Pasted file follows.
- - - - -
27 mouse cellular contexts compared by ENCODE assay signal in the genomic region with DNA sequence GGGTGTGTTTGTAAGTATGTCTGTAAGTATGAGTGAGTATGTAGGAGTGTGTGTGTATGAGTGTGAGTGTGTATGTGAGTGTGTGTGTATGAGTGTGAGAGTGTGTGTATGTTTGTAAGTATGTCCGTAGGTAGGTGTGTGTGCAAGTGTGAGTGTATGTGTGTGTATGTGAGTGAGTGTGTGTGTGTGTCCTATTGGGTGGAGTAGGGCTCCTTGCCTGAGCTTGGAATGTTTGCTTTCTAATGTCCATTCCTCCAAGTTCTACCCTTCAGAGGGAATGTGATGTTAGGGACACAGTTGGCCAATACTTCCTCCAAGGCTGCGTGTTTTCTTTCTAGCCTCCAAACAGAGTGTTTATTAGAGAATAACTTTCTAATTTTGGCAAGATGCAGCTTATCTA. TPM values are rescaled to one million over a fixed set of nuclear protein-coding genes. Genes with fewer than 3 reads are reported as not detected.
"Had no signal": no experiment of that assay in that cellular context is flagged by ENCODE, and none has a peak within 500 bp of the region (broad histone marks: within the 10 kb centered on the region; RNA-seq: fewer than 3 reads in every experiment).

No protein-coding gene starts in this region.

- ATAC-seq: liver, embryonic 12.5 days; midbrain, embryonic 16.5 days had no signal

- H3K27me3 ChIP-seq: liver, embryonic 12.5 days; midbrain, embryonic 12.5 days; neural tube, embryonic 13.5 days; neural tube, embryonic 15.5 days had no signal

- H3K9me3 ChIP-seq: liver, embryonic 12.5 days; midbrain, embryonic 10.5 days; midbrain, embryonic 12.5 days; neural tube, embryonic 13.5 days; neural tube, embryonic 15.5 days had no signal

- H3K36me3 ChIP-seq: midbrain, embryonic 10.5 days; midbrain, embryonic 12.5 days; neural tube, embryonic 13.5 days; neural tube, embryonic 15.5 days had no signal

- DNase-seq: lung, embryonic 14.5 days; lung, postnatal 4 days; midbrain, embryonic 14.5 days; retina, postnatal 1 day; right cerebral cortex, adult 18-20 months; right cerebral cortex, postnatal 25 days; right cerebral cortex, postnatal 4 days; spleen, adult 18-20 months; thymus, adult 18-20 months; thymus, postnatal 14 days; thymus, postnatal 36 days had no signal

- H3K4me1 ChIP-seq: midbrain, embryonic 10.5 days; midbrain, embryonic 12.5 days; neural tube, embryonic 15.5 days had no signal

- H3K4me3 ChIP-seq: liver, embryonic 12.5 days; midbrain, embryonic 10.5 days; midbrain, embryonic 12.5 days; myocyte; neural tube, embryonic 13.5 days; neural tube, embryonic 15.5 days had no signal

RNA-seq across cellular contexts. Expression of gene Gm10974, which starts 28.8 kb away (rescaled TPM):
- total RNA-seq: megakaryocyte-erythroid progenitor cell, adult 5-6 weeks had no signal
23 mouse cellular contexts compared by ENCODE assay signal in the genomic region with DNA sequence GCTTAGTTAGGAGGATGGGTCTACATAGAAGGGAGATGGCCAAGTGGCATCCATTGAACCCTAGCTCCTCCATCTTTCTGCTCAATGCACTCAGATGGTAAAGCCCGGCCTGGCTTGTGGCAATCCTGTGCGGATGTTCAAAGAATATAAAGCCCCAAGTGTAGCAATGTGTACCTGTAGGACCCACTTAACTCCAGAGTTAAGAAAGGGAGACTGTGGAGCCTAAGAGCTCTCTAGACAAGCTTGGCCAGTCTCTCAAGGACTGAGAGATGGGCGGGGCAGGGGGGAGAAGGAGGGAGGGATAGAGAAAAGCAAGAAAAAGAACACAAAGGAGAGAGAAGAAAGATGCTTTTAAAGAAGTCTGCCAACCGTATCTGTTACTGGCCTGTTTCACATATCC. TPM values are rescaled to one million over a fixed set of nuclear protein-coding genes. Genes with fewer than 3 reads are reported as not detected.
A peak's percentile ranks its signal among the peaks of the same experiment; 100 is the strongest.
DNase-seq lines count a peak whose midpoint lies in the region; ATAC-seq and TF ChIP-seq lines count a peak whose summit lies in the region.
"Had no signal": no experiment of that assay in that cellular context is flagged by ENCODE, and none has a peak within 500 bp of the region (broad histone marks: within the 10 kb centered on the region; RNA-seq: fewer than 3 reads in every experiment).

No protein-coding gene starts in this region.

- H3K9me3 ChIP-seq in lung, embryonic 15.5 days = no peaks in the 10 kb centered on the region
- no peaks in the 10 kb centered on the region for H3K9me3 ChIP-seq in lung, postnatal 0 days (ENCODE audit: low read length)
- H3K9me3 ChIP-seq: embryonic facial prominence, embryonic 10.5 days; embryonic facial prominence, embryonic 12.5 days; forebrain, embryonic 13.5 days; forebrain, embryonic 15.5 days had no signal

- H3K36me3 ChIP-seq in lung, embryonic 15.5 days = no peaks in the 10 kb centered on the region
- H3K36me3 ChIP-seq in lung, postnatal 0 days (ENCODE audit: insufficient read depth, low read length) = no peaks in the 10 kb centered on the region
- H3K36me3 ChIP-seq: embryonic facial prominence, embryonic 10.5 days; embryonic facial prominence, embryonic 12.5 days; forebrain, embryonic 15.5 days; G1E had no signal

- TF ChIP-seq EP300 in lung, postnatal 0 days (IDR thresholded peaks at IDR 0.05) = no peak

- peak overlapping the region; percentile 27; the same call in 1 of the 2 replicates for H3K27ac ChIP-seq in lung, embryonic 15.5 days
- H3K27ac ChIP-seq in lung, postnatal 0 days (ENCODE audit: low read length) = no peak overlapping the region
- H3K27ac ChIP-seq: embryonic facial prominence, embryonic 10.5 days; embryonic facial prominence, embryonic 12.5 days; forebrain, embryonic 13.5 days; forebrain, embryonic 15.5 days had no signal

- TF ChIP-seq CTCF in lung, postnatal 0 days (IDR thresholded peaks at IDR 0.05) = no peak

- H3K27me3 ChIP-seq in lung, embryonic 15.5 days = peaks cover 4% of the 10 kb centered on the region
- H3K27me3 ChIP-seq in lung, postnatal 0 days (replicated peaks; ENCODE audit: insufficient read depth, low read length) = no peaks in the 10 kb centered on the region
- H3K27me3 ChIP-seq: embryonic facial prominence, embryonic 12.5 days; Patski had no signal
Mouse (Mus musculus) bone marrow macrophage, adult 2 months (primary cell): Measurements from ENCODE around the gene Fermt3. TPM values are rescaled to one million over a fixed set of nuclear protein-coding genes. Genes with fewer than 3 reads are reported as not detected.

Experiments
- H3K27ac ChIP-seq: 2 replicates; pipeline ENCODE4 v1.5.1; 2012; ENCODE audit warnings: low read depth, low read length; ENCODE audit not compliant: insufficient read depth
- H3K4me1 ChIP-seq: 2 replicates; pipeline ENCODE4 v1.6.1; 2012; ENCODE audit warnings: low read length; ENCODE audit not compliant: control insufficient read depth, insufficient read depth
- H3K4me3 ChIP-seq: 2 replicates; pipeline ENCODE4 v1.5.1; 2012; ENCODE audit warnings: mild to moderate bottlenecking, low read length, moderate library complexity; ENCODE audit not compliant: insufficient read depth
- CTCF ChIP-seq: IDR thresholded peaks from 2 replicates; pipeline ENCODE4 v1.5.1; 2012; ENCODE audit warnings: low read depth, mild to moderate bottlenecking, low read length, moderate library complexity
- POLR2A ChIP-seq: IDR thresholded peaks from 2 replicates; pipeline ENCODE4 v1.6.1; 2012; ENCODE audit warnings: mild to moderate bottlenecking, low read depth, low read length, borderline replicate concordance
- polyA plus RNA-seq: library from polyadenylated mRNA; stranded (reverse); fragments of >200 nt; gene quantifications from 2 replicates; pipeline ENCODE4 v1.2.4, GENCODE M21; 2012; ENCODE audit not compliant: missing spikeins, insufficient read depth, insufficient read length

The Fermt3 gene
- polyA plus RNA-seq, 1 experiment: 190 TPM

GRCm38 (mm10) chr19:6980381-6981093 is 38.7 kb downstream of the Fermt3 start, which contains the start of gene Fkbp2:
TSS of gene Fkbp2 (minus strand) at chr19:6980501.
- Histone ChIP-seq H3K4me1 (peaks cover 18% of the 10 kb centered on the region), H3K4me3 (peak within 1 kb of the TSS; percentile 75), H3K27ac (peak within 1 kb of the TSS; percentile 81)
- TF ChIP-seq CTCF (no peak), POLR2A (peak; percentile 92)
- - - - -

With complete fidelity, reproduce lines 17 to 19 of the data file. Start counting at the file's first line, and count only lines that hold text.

No protein-coding gene starts in this region.

- H3K9me3 ChIP-seq in lung, embryonic 15.5 days = no peaks in the 10 kb centered on the region
- no peaks in the 10 kb centered on the region for H3K9me3 ChIP-seq in lung, postnatal 0 days (ENCODE audit: low read length)